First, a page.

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Data Management: How Construction Safety Goes Beyond the Field 

When considering how to make construction projects safer, managers typically focus on safety practices in the field … from fall hazards to standards around enclosed spaces to wearable technology. 

And as the COVID-19 pandemic emerged, organizations made new adaptations for shift work for social distancing, handwashing policies and new PPE, all in the name of creating a safer work environment. 

But what about the things we cannot see? What if there was a way to learn more information – including about risks – for your project? Would you consider that to be part of your safety plan? If not, you should. 

During Construction Safety Week, we want to tell you why: 

Everything related to a construction project, whether on-site or in the back office, generates information that can be used in new or different ways. By collecting, aggregating and analyzing data electronically, organizations can spot anomalies, make more informed decisions, relay critical information to other stakeholders and see how changes impact the project overall.  

Think of it as connecting dots. Each department has dozens of pieces of information – or dots – for one project. These “dots” could be images, inspection reports, daily logs, cost assessments, weather reports and more. And there are numerous departments that all need to work together but may not readily have access to all the best data.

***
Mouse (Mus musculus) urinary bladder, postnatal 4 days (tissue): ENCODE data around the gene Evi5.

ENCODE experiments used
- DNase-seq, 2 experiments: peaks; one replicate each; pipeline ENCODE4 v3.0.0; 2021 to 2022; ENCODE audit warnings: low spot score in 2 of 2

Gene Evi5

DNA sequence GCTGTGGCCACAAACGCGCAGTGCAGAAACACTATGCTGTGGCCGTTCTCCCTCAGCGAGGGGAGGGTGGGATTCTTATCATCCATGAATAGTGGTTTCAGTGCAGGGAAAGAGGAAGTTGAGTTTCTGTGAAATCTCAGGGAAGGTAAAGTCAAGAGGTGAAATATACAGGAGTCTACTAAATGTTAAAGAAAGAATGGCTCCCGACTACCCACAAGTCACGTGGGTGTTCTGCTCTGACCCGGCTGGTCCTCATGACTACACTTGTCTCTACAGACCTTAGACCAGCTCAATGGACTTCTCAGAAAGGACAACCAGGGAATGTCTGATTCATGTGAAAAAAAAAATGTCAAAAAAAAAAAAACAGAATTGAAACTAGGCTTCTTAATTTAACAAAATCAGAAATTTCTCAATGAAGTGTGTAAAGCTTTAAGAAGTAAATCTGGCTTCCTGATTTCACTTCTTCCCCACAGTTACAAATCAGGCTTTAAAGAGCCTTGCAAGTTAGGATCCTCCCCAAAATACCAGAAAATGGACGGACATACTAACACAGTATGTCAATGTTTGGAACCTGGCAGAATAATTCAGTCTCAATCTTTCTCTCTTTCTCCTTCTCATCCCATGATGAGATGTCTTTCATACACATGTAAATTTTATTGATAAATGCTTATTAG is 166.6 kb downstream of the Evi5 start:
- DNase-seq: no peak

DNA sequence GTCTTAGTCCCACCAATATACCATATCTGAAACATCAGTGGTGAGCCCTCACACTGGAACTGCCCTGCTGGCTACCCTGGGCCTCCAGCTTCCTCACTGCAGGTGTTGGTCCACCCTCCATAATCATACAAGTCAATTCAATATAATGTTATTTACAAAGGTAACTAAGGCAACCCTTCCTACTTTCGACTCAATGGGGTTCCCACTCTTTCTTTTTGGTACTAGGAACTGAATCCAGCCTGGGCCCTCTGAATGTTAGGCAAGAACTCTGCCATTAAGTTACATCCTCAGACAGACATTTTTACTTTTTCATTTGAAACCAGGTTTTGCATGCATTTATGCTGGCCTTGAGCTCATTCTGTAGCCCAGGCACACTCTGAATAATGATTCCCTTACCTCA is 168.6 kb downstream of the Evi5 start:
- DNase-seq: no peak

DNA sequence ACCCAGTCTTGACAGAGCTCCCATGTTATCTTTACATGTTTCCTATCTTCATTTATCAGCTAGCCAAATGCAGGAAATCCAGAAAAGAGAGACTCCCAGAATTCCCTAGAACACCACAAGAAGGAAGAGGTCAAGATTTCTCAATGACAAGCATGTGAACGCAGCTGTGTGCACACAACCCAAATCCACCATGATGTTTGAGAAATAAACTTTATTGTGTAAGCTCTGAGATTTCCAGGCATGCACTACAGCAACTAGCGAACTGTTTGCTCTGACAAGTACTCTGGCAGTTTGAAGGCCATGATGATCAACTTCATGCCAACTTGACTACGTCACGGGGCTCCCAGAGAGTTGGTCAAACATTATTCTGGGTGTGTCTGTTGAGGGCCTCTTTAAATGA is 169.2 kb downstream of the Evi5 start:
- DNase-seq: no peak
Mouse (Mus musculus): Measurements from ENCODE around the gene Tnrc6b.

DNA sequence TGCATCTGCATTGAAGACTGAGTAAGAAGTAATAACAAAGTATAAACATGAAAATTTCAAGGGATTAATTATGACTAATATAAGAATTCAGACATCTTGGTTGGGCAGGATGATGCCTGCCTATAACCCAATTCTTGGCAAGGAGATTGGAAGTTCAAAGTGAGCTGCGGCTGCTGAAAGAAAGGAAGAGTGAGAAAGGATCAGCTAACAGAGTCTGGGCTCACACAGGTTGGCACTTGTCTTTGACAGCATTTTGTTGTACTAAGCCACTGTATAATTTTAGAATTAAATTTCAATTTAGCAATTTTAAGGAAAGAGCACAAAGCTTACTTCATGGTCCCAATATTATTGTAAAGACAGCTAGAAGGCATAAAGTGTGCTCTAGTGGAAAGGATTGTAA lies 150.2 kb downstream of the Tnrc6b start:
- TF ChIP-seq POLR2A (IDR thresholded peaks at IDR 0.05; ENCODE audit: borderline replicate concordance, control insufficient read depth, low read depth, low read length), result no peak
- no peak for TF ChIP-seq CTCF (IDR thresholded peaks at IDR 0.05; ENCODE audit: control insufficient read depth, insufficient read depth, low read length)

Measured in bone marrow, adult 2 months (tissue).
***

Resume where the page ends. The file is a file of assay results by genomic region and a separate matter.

Digitalizing this information properly will connect all the dots from each department to create a holistic picture of the project at a high level while still having the ability to drill down into the specifics as desired.   

To make your safety plan complete, your digital project information must be reliable, easy to upload and review and accessible for everyone. The safety of your digital information is critical, and you should consider a construction project management information system that is FedRAMP authorized, which provides the highest level of security as recognized by the federal government. 

According to Dodge Data & Analytics, strong safety management will always be a good business investment. Seventy-eight percent of organizations have been able to negotiate better insurance terms, 66% of organizations have improved their ability to bring in new work and 61% also saw improved employee retention due to smart investments in safety.  

As you round out your safety plans, take time to consider how digitalizing your project data can help you maintain the highest level of safety possible. Look for a project management tool that makes it easy to collect and analyze information, share data with others and provide dynamic dashboards and reports to produce the most complete picture of your projects and programs. 

About the Author

Sara Giddens is an Industry Director at Kahua specializing in government and commercial construction. She has over 10 years of experience around industry engagement, market research & strategy, and construction content creation.

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